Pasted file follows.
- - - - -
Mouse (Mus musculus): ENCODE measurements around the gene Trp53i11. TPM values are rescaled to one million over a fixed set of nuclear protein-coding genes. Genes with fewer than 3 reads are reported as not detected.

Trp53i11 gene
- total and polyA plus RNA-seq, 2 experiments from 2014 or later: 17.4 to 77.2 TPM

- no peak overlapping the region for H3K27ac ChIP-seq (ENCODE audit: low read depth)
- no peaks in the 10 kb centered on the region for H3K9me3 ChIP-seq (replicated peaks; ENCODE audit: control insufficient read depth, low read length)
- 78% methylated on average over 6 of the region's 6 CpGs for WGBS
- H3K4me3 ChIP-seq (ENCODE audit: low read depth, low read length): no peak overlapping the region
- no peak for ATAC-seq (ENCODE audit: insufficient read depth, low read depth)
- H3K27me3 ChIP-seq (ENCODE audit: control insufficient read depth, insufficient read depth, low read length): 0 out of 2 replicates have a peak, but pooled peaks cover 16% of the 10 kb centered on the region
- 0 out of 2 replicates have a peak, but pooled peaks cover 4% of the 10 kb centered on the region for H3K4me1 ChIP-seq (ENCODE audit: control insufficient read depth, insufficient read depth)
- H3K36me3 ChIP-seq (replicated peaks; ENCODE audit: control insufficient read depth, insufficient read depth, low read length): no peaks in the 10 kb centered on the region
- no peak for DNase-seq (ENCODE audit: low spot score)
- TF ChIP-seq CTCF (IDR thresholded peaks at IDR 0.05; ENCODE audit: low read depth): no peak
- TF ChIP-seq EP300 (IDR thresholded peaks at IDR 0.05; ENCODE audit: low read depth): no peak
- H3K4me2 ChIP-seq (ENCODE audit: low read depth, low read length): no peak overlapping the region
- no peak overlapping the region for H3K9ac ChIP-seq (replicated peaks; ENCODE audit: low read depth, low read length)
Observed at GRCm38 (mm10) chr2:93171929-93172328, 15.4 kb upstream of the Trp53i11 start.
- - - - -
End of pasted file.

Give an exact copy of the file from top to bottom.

Mouse (Mus musculus): ENCODE measurements around the gene Trp53i11. TPM values are rescaled to one million over a fixed set of nuclear protein-coding genes. Genes with fewer than 3 reads are reported as not detected.

Trp53i11 gene
- total and polyA plus RNA-seq, 2 experiments from 2014 or later: 17.4 to 77.2 TPM

- no peak overlapping the region for H3K27ac ChIP-seq (ENCODE audit: low read depth)
- no peaks in the 10 kb centered on the region for H3K9me3 ChIP-seq (replicated peaks; ENCODE audit: control insufficient read depth, low read length)
- 78% methylated on average over 6 of the region's 6 CpGs for WGBS
- H3K4me3 ChIP-seq (ENCODE audit: low read depth, low read length): no peak overlapping the region
- no peak for ATAC-seq (ENCODE audit: insufficient read depth, low read depth)
- H3K27me3 ChIP-seq (ENCODE audit: control insufficient read depth, insufficient read depth, low read length): 0 out of 2 replicates have a peak, but pooled peaks cover 16% of the 10 kb centered on the region
- 0 out of 2 replicates have a peak, but pooled peaks cover 4% of the 10 kb centered on the region for H3K4me1 ChIP-seq (ENCODE audit: control insufficient read depth, insufficient read depth)
- H3K36me3 ChIP-seq (replicated peaks; ENCODE audit: control insufficient read depth, insufficient read depth, low read length): no peaks in the 10 kb centered on the region
- no peak for DNase-seq (ENCODE audit: low spot score)
- TF ChIP-seq CTCF (IDR thresholded peaks at IDR 0.05; ENCODE audit: low read depth): no peak
- TF ChIP-seq EP300 (IDR thresholded peaks at IDR 0.05; ENCODE audit: low read depth): no peak
- H3K4me2 ChIP-seq (ENCODE audit: low read depth, low read length): no peak overlapping the region
- no peak overlapping the region for H3K9ac ChIP-seq (replicated peaks; ENCODE audit: low read depth, low read length)
Observed at GRCm38 (mm10) chr2:93171929-93172328, 15.4 kb upstream of the Trp53i11 start.